Now we have a useful addition to the conversation. Below are three recommendations for healthy homework, written in an effort to realign homework policy and practice with student learning, health and engagement. The authors are the team behind the documentary “Race to Nowhere,” led by director Vicki Abeles, as well as homework experts Etta Kralovec, co-author of “The End of Homework”; Alfie Kohn, author of “The Homework Myth”; and Sara Bennett, author of “The Case Against Homework.”
At a conference over the last few days in San Jose, the National PTA’s Resolutions Committee agreed to review the guidelines, as set forth in a national online petition that has been signed by thousands of parents, educators, health professionals and concerned citizens. The organization is being urged to endorse them at its August governance meeting.
Here are the homework guidelines:
1. HOMEWORK SHOULD ADVANCE A SPIRIT OF LEARNING
Educators at all grade levels should assign homework only when:
• Such assignments demonstrably advance a spirit of learning, curiosity and inquiry among students.
• Such assignments demonstrably provide a unique learning opportunity or experience that cannot be had within the confines of the school setting or school day.
• Such assignments are not intended to enhance rote skill rehearsal or mastery. Rehearsal and repetition assignments should be completed within the confines of the school day, if they are required at all.
• Such assignments are not intended as a disciplinary or punitive measure, nor as a means of fostering competition among or assessment of students.
2. HOMEWORK SHOULD BE STUDENT-DIRECTED
Educators at all grade levels, but particularly in elementary and middle grades, should limit take-home assignments to:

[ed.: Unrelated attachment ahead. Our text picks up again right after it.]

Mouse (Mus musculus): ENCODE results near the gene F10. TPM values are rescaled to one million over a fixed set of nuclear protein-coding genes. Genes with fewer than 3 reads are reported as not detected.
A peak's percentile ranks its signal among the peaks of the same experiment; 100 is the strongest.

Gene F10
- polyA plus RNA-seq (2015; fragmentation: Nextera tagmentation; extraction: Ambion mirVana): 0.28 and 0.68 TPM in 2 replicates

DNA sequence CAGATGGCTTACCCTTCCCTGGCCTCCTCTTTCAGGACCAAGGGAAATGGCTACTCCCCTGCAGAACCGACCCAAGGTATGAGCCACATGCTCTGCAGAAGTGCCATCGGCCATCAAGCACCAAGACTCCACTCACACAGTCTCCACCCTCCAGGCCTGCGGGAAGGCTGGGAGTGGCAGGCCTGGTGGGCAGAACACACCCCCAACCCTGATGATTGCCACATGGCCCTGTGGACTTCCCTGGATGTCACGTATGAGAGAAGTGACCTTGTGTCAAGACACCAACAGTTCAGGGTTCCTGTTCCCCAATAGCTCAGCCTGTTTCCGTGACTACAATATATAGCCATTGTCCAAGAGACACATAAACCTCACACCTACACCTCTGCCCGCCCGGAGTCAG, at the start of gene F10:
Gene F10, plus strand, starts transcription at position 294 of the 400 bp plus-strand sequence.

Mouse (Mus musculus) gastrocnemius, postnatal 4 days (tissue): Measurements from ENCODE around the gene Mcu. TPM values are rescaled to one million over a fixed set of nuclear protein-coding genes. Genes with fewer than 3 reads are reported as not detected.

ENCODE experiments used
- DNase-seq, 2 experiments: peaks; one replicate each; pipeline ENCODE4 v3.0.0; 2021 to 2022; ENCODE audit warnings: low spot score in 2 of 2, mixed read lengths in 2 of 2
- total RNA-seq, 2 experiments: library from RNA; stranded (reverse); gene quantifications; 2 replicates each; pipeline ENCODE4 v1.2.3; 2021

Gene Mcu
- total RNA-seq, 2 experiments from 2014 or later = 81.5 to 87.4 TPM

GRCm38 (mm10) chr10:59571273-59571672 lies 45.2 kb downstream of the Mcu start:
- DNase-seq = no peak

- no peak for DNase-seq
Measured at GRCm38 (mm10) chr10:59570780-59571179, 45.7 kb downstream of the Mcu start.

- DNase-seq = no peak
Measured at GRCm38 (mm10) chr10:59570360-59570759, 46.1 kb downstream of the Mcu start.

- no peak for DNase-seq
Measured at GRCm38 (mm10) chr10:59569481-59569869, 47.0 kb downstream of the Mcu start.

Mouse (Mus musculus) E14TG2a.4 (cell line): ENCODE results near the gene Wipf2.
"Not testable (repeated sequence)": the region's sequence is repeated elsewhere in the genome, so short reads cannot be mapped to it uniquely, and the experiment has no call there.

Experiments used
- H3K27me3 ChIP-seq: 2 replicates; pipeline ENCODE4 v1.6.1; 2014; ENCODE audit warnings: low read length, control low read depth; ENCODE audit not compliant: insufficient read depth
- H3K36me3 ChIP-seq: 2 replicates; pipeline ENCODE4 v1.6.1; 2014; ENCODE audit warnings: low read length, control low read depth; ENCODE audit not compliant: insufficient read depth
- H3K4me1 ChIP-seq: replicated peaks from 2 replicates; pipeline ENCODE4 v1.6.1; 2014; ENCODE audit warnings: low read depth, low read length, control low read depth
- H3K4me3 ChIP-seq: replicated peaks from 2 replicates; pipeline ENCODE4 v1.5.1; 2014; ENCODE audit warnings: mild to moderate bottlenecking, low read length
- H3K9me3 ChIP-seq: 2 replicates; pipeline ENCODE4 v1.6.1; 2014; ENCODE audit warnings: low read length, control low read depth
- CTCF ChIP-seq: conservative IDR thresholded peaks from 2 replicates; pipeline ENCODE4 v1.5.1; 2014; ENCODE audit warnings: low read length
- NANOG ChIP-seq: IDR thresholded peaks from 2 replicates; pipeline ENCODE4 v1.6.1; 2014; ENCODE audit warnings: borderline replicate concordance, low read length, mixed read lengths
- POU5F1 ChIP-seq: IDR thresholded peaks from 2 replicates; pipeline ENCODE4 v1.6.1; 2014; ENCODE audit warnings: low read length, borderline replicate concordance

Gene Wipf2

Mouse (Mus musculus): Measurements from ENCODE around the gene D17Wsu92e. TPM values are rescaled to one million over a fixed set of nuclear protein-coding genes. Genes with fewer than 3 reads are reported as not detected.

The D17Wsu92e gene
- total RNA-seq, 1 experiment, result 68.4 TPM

• At-home reading chosen by the student.
• Project-based work chosen by the student.
• Experiential learning that integrates the student’s existing interests and family commitments.
• Work that can be completed without the assistance of a sibling, caregiver or parent.
3. HOMEWORK SHOULD PROMOTE A BALANCED SCHEDULE
Educators at all grade levels should avoid assigning or requiring homework:
• On non-school nights, including weekends, school holidays, or winter or summer breaks.
• On the nights of major or all-school events, concerts, or sports activities.
• When a child is sick or absent from school.
• When it conflicts with a child’s parental, family, religious or community obligations.
We the undersigned acknowledge that the above commitments will ask of school leaders that they provide teachers with professional development support and time to restructure their classroom practices to eliminate an over-reliance on homework.
We believe that such support and restructuring will help us to ensure that homework can better:
• Support learning and engagement among students, regardless of family background, income level, or caregivers’ educational status.
• Narrow the achievement gap by ensuring that instruction, rehearsal, mastery and remediation happens primarily at school and in the classroom, rather than at home, where resources and instructional support are less equitably distributed.
• Enhance family engagement with schools and students by providing parents and caregivers more opportunities to influence and collaborate on homework policy and practice.
• Provide time for students to develop a rich array of extracurricular personal interests and to engage in meaningful family, religious, community, creative or athletic activities outside of school.